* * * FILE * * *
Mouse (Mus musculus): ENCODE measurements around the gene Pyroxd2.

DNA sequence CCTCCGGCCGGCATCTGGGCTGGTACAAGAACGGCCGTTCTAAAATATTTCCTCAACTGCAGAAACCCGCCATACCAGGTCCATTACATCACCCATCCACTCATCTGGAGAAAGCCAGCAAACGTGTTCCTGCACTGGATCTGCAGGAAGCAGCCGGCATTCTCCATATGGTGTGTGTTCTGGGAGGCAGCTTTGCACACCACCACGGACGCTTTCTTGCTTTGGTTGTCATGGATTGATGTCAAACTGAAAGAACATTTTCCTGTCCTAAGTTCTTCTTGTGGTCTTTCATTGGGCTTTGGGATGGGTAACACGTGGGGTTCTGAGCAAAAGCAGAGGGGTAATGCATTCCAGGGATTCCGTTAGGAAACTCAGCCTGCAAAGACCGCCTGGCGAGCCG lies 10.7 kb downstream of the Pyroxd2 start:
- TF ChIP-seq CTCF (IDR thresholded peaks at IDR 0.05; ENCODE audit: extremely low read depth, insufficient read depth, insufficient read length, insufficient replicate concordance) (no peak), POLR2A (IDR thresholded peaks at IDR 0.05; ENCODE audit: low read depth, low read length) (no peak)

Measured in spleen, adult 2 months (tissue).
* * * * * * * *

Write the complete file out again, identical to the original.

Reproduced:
Mouse (Mus musculus): ENCODE measurements around the gene Pyroxd2.

DNA sequence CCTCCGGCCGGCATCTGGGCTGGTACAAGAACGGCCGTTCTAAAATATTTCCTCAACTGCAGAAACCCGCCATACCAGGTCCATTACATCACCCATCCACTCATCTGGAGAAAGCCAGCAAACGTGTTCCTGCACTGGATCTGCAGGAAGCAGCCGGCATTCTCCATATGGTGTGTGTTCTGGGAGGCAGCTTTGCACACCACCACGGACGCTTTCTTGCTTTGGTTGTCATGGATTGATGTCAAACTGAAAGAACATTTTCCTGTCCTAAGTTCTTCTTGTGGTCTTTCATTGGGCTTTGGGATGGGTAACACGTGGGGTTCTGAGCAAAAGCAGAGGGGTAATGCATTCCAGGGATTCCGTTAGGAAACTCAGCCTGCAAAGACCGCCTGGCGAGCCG lies 10.7 kb downstream of the Pyroxd2 start:
- TF ChIP-seq CTCF (IDR thresholded peaks at IDR 0.05; ENCODE audit: extremely low read depth, insufficient read depth, insufficient read length, insufficient replicate concordance) (no peak), POLR2A (IDR thresholded peaks at IDR 0.05; ENCODE audit: low read depth, low read length) (no peak)

Measured in spleen, adult 2 months (tissue).